High schools, coaches consider new steps to deal with concussions

Jason Cinti, Staff Writer

Ever played a sport that involved some sort of physical contact? If so, then it may be a surprise to learn about the life-threatening consequences that a blow to the head could cause.

“In the United States, the annual incidence of sports-related concussion is estimated at 300,000,” according to the ImPACT website, a Pittsburg-based company that hosts computerized concussion evaluation systems. Almost 19 percent of all athletes in contact sports get at least one concussion per season.

Nate Cohen (’13) got a concussion when he was only 10 years old. Cohen was playing at a playground and he fell off the structure and hit his head.

Later that evening, after the pain had gone away from the blow to the head, Cohen “passed out on the floor in (his) house,” he said. When he tried to talk to his dad afterwards to tell him that he needed to go to the hospital, he could not articulate any words or complete a sentence.

“I was really scared because I forgot how to talk,” Cohen said. “It turned out I had a pretty major concussion.”

Founded in 1990 by Dr. Mark Lovell and Dr. Joseph Maroon, “ImPACT is a 20-minute test that has become a standard tool used in comprehensive clinical management of concussions for athletes of all ages,” according to the ImPACT website.

During Emma McCune’s (’12) sophomore year, she was skiing and got in an accident that resulted in a bloody nose and severe headaches. McCune shrugged it off as if nothing happened. Two weeks later, McCune was playing in a soccer game, and she “went for a header and ended up banging heads with this other girl,” she said.

“I blacked out for about two seconds and forgot where I was when I regained consciousness … I then woke up and just kept on playing,” McCune said. McCune did not get her head checked out and continued to play in practices and games.

Science teacher Sarah Clowes had many concussions while playing rugby in college. Clowes was hit by two girls from opposite directions, bringing her immediately to the ground and causing a severe concussion.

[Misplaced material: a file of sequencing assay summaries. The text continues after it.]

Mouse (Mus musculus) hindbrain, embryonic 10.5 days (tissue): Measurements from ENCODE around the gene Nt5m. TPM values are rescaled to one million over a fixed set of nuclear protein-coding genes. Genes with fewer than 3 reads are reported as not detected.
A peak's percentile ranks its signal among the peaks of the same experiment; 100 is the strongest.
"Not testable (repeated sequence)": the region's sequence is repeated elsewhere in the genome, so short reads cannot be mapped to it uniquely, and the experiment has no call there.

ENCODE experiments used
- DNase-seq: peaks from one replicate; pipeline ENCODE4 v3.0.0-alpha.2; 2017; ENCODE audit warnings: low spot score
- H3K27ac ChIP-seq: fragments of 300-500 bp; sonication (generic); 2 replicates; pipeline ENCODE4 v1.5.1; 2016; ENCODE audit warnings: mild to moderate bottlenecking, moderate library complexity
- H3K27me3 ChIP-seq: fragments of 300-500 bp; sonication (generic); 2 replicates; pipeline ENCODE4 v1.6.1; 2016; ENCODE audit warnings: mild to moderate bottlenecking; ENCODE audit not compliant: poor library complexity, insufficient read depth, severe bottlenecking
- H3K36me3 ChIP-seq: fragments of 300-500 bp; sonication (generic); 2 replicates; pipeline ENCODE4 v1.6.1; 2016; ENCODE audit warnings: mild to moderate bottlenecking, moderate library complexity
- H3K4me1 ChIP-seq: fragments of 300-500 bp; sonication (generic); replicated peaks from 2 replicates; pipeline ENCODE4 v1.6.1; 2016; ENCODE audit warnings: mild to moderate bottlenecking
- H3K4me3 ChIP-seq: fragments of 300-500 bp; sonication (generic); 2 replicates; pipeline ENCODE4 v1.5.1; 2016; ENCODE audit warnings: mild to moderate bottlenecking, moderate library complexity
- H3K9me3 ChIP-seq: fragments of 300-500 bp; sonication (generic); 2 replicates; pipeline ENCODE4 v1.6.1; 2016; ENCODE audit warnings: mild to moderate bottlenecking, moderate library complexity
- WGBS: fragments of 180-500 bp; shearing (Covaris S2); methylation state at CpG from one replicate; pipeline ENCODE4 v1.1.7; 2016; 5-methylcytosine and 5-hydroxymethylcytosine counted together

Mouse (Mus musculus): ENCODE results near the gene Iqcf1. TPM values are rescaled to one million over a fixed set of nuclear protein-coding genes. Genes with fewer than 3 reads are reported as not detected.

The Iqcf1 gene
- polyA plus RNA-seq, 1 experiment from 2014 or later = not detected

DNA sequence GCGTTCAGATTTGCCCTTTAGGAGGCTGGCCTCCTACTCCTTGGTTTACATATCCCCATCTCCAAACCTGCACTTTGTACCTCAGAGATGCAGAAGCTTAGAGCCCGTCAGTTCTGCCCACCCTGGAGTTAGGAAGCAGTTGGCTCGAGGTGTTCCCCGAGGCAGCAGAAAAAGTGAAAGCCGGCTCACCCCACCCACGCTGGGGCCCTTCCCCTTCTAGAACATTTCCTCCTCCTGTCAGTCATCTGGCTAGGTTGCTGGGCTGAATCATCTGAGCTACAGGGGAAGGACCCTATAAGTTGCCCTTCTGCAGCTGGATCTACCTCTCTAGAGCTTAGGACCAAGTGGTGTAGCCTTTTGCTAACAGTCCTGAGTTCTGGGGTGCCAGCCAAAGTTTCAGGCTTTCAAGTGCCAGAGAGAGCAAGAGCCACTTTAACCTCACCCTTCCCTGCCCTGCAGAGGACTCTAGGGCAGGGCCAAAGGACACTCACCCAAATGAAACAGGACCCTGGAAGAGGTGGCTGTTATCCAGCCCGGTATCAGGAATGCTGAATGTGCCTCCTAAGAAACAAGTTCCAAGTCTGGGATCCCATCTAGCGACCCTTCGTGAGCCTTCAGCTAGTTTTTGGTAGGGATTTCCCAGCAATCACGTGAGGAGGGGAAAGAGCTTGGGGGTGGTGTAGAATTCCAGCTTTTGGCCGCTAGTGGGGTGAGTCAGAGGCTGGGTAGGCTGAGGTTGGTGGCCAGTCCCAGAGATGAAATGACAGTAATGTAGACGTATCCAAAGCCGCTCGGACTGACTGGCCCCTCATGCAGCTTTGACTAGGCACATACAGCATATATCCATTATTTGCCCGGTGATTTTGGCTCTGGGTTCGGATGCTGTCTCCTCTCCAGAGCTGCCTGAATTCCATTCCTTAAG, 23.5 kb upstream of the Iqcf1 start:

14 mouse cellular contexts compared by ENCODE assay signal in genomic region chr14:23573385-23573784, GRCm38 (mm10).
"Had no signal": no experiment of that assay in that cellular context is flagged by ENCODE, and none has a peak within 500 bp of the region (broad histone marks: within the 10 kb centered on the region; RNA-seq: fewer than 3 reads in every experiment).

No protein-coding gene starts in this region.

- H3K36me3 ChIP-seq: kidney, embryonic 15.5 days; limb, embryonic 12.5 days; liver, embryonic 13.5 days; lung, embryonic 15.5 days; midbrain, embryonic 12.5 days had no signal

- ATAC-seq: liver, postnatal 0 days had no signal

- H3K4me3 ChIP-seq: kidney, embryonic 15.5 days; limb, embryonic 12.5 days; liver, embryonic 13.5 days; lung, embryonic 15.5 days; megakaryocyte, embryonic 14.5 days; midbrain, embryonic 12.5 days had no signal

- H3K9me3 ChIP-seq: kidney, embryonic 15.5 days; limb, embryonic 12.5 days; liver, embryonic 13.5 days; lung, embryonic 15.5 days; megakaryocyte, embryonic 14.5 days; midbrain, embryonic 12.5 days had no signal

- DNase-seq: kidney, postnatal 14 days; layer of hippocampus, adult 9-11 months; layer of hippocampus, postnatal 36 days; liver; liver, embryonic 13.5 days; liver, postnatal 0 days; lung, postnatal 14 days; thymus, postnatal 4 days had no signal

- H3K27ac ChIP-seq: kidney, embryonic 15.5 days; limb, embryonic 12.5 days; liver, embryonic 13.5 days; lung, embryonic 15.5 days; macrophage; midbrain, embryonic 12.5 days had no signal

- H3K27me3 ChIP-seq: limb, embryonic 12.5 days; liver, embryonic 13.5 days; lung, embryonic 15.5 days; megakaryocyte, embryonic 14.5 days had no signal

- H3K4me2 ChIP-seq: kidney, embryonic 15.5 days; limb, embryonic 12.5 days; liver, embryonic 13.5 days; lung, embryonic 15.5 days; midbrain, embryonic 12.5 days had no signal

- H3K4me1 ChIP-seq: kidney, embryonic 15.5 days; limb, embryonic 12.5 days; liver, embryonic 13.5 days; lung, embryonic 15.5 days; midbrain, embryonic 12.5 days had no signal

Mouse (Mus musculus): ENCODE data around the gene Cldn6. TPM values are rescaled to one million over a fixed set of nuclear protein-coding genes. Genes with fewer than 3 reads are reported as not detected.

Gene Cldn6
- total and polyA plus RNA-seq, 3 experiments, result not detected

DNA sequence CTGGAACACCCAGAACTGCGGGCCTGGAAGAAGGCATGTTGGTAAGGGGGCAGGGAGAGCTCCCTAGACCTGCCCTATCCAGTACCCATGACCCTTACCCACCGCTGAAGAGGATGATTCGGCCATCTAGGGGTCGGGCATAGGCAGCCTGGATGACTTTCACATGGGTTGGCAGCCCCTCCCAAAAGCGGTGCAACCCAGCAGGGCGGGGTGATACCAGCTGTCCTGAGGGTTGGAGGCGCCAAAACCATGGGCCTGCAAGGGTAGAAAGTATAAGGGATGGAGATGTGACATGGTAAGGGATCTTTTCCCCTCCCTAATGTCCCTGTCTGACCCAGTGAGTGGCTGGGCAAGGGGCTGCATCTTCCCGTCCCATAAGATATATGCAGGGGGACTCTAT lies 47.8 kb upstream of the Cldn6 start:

“I don’t remember falling … I just remember being on the ground. Afterwards I was disoriented. I felt nauseous for about a day and my teammates had to check on me while I was sleeping that night to make sure I didn’t black out,” said Clowes.

Blows to the head or any type of concussion happen all the time, and they are extremely hard to avoid especially when playing a contact sport. McCune did not know that she had a concussion and did not go to the hospital to get her injury properly checked upon.

According to the Centers for Disease Control and Prevention, children and teens are much more likely than adults to get a concussion, and it takes a lot longer for teens to recover from a concussion because the brain is not fully developed.

Although most athletes recover from a concussion, “an unknown number of these individuals may experience chronic cognitive or neurobehavioral difficulties,” said ImPACT’s website. Some of these life-long symptoms include chronic headaches, constant fatigue, and deficits in short-term memory and overall academic achievement.

ImPACT has been administered and used by athletic trainers, school nurses, athletic directors, and team coaches throughout the country. Under the ImPACT system, athletes take a test at the beginning of the season and again after an injury. These results are compared to see if an athlete has a sustained neurological injury.

ImPACT has reached many high schools around the Bay Area, such as Sacred Heart Cathedral Preparatory and Lick-Wilmdering High School.

Athletic Director Greg Angilly is well aware of ImPACT testing. “I think the potential (of ImPACT) is great because they are using it in professional sports too. If you can’t pass the test the second time (after the concussion), you’re not ready to go,” he said.

But Angilly has doubts about bringing ImPACT to Urban. “My fear is that I tell you guys what it is, and you go through it the first time in a slack way and you get a mediocre score on it, and then you know when you get a concussion you just have to do mediocre on it the second time and you’re back on (the field),” said Angilly.

Fortunately, both Angilly and Joe Skiffer, assistant head of athletics, are very gung-ho about not letting players continue to play after they get a head injury.

“We are not going to clear anyone at any game. If anyone has a head injury, they are done until a doctor says that they are good to go,” said Angilly.